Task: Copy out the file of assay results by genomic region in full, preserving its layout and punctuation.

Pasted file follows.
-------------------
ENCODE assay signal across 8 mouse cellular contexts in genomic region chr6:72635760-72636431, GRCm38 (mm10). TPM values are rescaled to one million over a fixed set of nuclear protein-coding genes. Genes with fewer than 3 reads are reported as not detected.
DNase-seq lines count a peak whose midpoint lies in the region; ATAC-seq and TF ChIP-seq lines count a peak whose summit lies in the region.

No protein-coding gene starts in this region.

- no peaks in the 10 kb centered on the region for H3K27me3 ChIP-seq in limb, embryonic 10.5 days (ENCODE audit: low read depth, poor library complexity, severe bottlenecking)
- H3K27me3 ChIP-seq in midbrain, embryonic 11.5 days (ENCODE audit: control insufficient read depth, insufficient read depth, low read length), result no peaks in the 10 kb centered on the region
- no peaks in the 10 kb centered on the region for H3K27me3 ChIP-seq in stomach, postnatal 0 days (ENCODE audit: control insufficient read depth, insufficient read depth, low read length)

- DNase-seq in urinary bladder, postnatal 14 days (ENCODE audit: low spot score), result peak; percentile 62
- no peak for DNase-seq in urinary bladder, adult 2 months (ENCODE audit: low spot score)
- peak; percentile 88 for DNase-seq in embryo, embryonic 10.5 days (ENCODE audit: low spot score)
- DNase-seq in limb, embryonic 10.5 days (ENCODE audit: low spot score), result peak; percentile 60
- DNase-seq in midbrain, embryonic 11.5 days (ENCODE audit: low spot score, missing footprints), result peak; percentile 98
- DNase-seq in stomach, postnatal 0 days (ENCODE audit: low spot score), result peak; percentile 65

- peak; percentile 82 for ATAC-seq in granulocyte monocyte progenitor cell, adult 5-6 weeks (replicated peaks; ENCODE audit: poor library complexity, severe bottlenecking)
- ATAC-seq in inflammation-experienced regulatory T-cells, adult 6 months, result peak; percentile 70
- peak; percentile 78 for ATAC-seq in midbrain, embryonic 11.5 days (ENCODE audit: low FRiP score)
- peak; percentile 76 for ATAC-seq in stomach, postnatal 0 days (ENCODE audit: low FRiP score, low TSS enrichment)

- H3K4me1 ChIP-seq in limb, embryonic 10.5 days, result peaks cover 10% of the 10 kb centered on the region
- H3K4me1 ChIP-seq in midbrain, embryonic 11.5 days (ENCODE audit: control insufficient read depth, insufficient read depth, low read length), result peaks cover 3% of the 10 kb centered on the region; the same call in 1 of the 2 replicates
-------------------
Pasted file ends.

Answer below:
ENCODE assay signal across 8 mouse cellular contexts in genomic region chr6:72635760-72636431, GRCm38 (mm10). TPM values are rescaled to one million over a fixed set of nuclear protein-coding genes. Genes with fewer than 3 reads are reported as not detected.
DNase-seq lines count a peak whose midpoint lies in the region; ATAC-seq and TF ChIP-seq lines count a peak whose summit lies in the region.

No protein-coding gene starts in this region.

- no peaks in the 10 kb centered on the region for H3K27me3 ChIP-seq in limb, embryonic 10.5 days (ENCODE audit: low read depth, poor library complexity, severe bottlenecking)
- H3K27me3 ChIP-seq in midbrain, embryonic 11.5 days (ENCODE audit: control insufficient read depth, insufficient read depth, low read length), result no peaks in the 10 kb centered on the region
- no peaks in the 10 kb centered on the region for H3K27me3 ChIP-seq in stomach, postnatal 0 days (ENCODE audit: control insufficient read depth, insufficient read depth, low read length)

- DNase-seq in urinary bladder, postnatal 14 days (ENCODE audit: low spot score), result peak; percentile 62
- no peak for DNase-seq in urinary bladder, adult 2 months (ENCODE audit: low spot score)
- peak; percentile 88 for DNase-seq in embryo, embryonic 10.5 days (ENCODE audit: low spot score)
- DNase-seq in limb, embryonic 10.5 days (ENCODE audit: low spot score), result peak; percentile 60
- DNase-seq in midbrain, embryonic 11.5 days (ENCODE audit: low spot score, missing footprints), result peak; percentile 98
- DNase-seq in stomach, postnatal 0 days (ENCODE audit: low spot score), result peak; percentile 65

- peak; percentile 82 for ATAC-seq in granulocyte monocyte progenitor cell, adult 5-6 weeks (replicated peaks; ENCODE audit: poor library complexity, severe bottlenecking)
- ATAC-seq in inflammation-experienced regulatory T-cells, adult 6 months, result peak; percentile 70
- peak; percentile 78 for ATAC-seq in midbrain, embryonic 11.5 days (ENCODE audit: low FRiP score)
- peak; percentile 76 for ATAC-seq in stomach, postnatal 0 days (ENCODE audit: low FRiP score, low TSS enrichment)

- H3K4me1 ChIP-seq in limb, embryonic 10.5 days, result peaks cover 10% of the 10 kb centered on the region
- H3K4me1 ChIP-seq in midbrain, embryonic 11.5 days (ENCODE audit: control insufficient read depth, insufficient read depth, low read length), result peaks cover 3% of the 10 kb centered on the region; the same call in 1 of the 2 replicates